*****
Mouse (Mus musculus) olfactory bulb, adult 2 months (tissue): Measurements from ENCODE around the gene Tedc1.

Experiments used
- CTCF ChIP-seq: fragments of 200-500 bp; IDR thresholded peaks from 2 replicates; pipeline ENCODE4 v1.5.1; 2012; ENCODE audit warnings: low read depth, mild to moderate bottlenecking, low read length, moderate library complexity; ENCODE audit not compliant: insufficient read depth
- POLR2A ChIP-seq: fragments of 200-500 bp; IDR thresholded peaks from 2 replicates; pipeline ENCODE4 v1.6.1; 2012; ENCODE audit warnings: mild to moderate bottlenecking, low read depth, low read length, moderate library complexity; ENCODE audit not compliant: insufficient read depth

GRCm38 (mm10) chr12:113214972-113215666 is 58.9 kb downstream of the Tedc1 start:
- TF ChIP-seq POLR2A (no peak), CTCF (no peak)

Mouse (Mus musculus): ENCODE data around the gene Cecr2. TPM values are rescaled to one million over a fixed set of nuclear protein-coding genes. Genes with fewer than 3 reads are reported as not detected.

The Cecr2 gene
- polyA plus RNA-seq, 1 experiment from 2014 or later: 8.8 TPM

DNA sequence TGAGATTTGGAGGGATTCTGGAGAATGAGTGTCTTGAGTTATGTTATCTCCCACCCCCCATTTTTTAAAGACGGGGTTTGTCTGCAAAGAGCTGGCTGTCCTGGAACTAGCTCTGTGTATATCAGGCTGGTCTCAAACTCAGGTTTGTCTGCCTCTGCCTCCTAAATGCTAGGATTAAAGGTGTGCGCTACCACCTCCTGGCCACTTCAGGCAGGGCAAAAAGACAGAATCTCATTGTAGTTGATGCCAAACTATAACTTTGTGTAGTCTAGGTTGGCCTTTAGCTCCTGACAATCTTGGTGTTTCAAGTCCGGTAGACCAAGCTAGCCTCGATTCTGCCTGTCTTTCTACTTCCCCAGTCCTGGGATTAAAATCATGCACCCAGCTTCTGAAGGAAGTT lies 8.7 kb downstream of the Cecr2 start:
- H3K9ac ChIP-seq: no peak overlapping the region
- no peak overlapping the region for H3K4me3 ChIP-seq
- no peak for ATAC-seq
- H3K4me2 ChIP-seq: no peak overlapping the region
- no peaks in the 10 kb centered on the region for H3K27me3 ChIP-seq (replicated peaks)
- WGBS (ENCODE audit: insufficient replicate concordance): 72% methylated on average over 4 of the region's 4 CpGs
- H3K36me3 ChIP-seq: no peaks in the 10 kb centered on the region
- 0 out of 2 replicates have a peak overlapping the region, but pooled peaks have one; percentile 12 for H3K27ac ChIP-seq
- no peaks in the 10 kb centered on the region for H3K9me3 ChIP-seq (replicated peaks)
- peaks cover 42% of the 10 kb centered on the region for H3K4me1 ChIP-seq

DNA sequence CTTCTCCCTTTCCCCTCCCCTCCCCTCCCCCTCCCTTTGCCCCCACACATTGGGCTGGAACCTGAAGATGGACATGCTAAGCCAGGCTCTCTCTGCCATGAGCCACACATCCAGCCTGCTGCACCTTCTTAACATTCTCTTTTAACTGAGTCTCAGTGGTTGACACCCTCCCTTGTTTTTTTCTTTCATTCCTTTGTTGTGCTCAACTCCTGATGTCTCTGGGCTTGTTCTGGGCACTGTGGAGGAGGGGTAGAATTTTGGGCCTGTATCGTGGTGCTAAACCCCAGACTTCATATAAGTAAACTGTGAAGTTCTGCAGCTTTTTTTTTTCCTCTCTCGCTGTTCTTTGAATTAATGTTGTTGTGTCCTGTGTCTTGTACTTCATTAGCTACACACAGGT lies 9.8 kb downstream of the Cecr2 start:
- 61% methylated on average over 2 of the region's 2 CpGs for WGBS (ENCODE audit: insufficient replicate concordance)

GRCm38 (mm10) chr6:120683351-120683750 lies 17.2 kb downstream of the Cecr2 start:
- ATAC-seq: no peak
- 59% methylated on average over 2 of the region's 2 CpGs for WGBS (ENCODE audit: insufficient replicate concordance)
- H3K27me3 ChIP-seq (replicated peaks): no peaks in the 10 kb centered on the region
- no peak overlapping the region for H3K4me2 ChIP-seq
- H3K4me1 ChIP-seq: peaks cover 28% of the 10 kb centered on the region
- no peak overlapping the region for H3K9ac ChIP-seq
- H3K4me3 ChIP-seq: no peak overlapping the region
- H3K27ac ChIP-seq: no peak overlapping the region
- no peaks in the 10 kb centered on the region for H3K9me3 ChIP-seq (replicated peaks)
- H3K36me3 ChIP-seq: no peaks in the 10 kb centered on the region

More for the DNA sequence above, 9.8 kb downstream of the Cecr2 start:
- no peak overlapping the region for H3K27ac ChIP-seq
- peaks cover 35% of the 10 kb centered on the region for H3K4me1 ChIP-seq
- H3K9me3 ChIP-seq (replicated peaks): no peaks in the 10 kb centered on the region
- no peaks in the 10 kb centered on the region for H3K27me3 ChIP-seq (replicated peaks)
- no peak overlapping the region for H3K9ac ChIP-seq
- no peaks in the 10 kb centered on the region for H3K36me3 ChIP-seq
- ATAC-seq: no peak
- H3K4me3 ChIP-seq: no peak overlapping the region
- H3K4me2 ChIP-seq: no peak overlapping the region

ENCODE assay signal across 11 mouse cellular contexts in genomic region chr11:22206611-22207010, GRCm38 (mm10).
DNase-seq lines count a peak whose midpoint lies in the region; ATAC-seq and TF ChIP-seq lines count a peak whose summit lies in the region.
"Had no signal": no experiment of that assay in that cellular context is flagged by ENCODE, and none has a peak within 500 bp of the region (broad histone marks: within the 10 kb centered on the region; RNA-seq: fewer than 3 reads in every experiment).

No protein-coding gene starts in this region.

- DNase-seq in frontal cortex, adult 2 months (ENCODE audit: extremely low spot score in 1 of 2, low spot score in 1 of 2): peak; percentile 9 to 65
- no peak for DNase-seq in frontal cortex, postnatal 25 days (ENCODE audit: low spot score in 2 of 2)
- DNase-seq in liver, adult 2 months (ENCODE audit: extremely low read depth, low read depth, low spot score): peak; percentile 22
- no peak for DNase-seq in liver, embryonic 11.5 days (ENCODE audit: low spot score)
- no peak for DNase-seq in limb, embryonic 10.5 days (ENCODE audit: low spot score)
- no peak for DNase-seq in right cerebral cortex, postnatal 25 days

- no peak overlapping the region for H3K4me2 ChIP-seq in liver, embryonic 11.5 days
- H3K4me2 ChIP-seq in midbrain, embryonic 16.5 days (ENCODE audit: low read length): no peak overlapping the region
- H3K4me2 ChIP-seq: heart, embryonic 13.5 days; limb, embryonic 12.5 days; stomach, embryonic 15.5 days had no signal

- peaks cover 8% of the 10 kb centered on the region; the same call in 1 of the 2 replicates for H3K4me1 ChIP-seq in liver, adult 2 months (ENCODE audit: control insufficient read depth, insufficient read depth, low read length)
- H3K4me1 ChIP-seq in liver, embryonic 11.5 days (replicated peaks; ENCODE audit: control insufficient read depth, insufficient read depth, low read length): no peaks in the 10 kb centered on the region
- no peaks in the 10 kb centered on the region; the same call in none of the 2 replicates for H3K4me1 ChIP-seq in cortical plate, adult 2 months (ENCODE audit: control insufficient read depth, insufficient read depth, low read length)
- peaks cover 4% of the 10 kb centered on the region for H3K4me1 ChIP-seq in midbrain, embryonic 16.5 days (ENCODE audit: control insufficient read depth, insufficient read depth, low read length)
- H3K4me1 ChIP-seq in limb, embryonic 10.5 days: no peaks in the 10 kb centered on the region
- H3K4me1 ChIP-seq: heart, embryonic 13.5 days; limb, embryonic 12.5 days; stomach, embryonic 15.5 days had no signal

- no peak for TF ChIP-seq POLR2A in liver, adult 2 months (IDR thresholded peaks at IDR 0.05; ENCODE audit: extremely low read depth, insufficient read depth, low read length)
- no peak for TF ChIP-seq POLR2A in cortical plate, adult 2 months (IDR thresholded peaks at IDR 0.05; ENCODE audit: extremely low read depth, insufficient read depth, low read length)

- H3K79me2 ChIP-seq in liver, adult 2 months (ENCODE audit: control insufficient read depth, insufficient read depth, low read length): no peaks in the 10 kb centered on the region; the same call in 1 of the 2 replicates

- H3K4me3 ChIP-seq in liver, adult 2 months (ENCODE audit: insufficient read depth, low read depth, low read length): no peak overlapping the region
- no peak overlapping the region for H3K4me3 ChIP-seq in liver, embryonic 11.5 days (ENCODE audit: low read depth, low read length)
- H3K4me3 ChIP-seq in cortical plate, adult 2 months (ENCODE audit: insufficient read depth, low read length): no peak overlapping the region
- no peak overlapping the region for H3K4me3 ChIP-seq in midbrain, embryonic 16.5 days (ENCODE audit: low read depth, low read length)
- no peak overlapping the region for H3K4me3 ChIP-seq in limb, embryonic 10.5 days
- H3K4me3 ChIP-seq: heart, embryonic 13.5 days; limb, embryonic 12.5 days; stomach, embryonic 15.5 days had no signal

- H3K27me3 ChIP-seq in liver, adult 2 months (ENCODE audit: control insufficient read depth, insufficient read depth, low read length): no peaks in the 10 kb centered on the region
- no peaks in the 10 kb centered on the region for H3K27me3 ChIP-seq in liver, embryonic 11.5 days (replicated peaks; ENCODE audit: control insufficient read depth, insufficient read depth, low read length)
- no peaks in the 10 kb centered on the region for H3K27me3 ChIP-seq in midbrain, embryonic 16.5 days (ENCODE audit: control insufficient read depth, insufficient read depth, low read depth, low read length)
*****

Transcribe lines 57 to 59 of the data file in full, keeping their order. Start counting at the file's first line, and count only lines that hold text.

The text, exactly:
- peaks cover 8% of the 10 kb centered on the region; the same call in 1 of the 2 replicates for H3K4me1 ChIP-seq in liver, adult 2 months (ENCODE audit: control insufficient read depth, insufficient read depth, low read length)
- H3K4me1 ChIP-seq in liver, embryonic 11.5 days (replicated peaks; ENCODE audit: control insufficient read depth, insufficient read depth, low read length): no peaks in the 10 kb centered on the region
- no peaks in the 10 kb centered on the region; the same call in none of the 2 replicates for H3K4me1 ChIP-seq in cortical plate, adult 2 months (ENCODE audit: control insufficient read depth, insufficient read depth, low read length)